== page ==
Ever heard of a woman called Radhakrishna, Radheshyam or Sitaram? The names sound feminine enough.
Why does one only hear of men carrying those names? Legend has it that they were a "vardaan" to Sita and Radha: that their names would always precede their men’s because their steadfast loyalty and love placed them above everyone, including Ram and Krishna.
Krishna dallied with dozens and married two; a married Radha defied home, family and society, steadfast in her love for her Lord.
In banwas, in Lanka, with the agnipariksha and ever after, Sita’s caliber was way above Ram’s raghukul niti against whom question marks still stand for those controversial later days and apparent lust for throne.
Despite that, no girls are ever named Sitaram, Radheshyam; only plain Sita, Radha or Krishna. Boys get the double appellation, even triple with Shivaramakrishna.
The issue here is the usurpation. Why are Men so mortally afraid -- of being outdone or exposed by their Women? To even snatch away god’s vardaan?
From the beginnings of Time, "Jab se Insaan ne dharti par hosh sambhala….", the female of the species was found to be the Life giver, the Nurturer. Religions started with female deities, all over ancient civilizations. Hence the personification of Earth, Nature and life giving Rivers etc. as female deities and evolution of the matrilineal communities.
At some juncture, perhaps a crisis while the woman was in childbirth, the Man used brute physical force to take over to meet the crisis. And the taste of power remained forever more, by sheer physical power and manipulation, physical, emotional and mental.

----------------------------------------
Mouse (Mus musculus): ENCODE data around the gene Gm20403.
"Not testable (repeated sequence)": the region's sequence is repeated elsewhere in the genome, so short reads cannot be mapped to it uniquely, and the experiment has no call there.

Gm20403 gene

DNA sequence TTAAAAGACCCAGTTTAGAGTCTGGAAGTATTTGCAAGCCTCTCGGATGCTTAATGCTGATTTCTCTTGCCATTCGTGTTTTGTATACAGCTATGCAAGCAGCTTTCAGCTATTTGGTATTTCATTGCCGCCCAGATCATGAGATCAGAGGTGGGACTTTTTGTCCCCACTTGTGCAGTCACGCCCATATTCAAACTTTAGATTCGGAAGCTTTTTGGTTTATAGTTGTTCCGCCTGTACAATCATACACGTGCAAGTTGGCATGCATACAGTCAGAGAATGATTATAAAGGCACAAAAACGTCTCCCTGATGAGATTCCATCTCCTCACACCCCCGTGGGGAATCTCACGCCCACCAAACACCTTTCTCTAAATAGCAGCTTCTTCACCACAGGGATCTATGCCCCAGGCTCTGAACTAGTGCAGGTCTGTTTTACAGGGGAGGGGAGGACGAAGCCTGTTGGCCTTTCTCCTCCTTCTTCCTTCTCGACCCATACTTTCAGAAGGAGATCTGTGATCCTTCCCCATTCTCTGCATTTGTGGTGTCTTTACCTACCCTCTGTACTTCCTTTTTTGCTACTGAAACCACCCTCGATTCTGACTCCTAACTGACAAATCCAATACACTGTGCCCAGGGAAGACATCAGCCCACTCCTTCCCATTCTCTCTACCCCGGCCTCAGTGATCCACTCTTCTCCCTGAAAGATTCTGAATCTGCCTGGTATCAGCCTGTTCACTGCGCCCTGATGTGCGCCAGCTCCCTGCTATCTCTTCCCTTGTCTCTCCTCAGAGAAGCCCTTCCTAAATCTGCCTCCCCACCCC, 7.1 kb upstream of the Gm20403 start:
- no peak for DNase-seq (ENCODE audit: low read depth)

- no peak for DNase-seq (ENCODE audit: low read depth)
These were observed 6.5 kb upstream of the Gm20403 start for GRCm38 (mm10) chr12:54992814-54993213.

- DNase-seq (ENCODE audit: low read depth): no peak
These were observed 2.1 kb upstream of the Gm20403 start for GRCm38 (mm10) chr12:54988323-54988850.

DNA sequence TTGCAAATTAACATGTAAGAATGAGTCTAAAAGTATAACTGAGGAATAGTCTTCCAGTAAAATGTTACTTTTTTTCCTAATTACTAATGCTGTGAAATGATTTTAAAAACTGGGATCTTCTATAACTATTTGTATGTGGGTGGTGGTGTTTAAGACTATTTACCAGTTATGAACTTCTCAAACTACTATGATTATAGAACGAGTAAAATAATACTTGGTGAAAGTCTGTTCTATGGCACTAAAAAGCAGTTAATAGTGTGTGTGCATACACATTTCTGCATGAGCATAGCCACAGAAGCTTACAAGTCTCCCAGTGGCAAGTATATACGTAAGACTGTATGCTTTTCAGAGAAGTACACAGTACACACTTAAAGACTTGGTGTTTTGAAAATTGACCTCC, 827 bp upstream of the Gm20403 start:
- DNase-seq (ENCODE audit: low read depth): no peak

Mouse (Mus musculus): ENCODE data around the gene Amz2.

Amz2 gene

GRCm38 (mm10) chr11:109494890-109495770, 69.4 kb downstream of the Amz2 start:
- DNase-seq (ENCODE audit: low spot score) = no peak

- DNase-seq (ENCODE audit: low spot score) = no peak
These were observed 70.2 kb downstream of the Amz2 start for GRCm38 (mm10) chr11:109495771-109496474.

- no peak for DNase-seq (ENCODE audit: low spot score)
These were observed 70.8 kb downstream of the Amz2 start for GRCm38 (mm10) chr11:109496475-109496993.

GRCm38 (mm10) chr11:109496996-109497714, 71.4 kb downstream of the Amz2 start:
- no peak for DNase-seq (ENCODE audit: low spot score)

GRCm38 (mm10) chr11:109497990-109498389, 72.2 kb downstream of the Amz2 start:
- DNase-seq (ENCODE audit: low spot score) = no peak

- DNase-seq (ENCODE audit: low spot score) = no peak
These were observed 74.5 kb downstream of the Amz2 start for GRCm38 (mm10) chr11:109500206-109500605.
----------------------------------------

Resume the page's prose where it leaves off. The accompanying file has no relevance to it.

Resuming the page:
The Occident loves to believe in powerful Cavemen. What proof is there that the Cave Woman did not accompany the Cave Man on his hunting expeditions? Avataar did seem to show that. Or that Cave Man actually slung Cave Woman over his shoulder to cut short the wooing process? Except the frivolity of some Western writers: brute force always carries the day.
In the Orient, goddesses still hold sway over most of India in tandem with gods, long after Christianity chased female deities into oblivion.
In India, powerful Goddesses are the norm, with male and female devotees; although that is not replicated within families.
With Islam came the desi answer to the purdah system, with the ghunghat, which was alien to the carvings of Mohenjadaro and Khajuraho both; started in the part of India where the kings bought peace by marrying their bahens and betis to Mughals.
A recent step: aping the uniformity of organized religion in Islam and Christianity with dictats that everyone must do this or say that or sing it. Tie themselves up in knots on what women should wear, what they should not do etc. Why don’t all men, including pracharaks go back to old styled dhotis? While suspect ‘religious’ leaders reap souls and prime reap real estate.
Back to Radha and Sita: both fought their own battles and won adherents over centuries. And neither is shown in a ghunghat.